No, it's subjective. A particular culture, for example, could consider it an ultimate honor to be eaten by a crocodile and therefore consider the morally right thing as allowing the child to be eaten. I think you could present a case for the position that saving the child is objectively the best choice in terms of evolution, but "best choice" and "morally right" aren't at all the same.

(08-04-2014 11:31 AM)Artie Wrote:  Morality is defined as "the ability to differentiate between right and wrong behavior". In both cases this differentiation is objectively bred into the bones so we do the right thing on instinct. That is why it is the right thing.
First, morality is not an ability, it is the rightness or wrongness itself. And how morality is defined is contextual. Two different cultures can reach opposite conclusions regarding the rightness or wrongness of specific behaviors. In terms of evolution, what was bred into the bones as you put it, was doing what contributes to survival. Initially, that would not have been morality even when supporting the group or tribe was included in what was good for survival. As our brains and emotions developed, so did our sense of rightness and wrongness. That "sense" added a whole other layer of complexity to what we eventually came to consider as pertaining to "morality". Among that additional complexity are both reasoning and social context and there you have the subjective component.

I am not accountable to any God. I am accountable to myself - and not because I think I am God as some theists would try to assert - but because, no matter what actions I take, thoughts I think, or words I utter, I have to be able to live with myself.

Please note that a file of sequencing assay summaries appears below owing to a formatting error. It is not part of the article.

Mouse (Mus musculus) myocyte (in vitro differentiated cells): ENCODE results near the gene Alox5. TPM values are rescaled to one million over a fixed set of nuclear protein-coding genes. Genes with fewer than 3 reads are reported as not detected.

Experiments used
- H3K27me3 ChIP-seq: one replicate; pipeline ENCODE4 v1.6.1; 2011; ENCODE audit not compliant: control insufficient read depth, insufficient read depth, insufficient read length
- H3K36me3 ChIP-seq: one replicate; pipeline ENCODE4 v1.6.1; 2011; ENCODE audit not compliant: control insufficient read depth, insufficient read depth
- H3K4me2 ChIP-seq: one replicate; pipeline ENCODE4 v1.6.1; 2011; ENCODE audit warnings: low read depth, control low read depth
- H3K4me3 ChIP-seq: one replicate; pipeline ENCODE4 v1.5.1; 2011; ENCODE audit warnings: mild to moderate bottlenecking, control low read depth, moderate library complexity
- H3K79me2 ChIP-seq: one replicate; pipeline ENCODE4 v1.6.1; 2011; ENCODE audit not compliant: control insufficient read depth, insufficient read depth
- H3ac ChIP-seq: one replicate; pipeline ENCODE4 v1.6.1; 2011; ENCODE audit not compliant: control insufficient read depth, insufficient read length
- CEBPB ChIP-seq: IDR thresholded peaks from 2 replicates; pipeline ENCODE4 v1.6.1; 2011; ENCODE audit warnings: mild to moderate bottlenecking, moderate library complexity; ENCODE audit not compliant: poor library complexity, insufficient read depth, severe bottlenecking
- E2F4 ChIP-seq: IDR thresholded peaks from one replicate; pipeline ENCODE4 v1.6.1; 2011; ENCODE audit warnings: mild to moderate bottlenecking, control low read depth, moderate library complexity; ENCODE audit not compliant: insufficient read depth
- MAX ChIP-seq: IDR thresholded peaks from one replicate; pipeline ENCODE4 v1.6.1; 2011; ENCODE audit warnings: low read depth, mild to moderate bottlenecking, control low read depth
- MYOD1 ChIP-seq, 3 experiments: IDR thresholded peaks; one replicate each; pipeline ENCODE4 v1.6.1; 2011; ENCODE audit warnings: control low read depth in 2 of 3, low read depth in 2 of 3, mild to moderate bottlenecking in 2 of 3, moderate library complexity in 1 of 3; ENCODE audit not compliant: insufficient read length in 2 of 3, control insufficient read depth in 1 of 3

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08-04-2014, 12:38 PM
RE: Objective Morality
(08-04-2014 11:54 AM)Artie Wrote:  The objectively moral correct thing to do would be:

1. Wait for the patient to ask to die.
2. If he does one day, inform his relatives.
3. Have the patient discuss it with his relatives and say goodbye.
4. Turn off the machines.

And here we are. One of us says it's 50 degrees. The other says it's -50 degrees. That's not possible with objective measurement. I repeat: we will argue two completely different outcomes and support them with the same arguments.

We've reached the point where we are repeating ourselves; I have no additional points to make. Thanks for the discussion.

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08-04-2014, 01:05 PM
RE: Objective Morality
(08-04-2014 11:31 AM)Artie Wrote:  
(08-04-2014 11:21 AM)Impulse Wrote:  You are subjectively attempting to apply both objectivity and morality to crocodiles. It's doubtful that crocodiles think at all in terms of rightness or wrongness. They simply see the child, think "food", and lunge. So there is no objective or even subjective morality there.
To see a child, think "food", and lunge is the objectively right behavior for crocodiles. It is the one that was objectively selected for by evolution and natural selection. Nothing subjective involved. To see a child about to be taken by a crocodile and react in a split second without thinking and save the child is the instinctive objectively right behavior for humans. Nothing subjective involved. Morality is defined as "the ability to differentiate between right and wrong behavior". In both cases this differentiation is objectively bred into the bones so we do the right thing on instinct. That is why it is the right thing.

There is nothing "objectively right" about anything Evolution selects for. Evolution "selects" for, and has maintained all sorts of "disease" states, and all sorts of non-optimal conditions. He's "anthropomorphizing" a process to which "objectivity" and "morality" cannot be applied. I can only assume he's in the desperation phase of deconversion. It's very clear he knows nothing about Evolutionary Biology.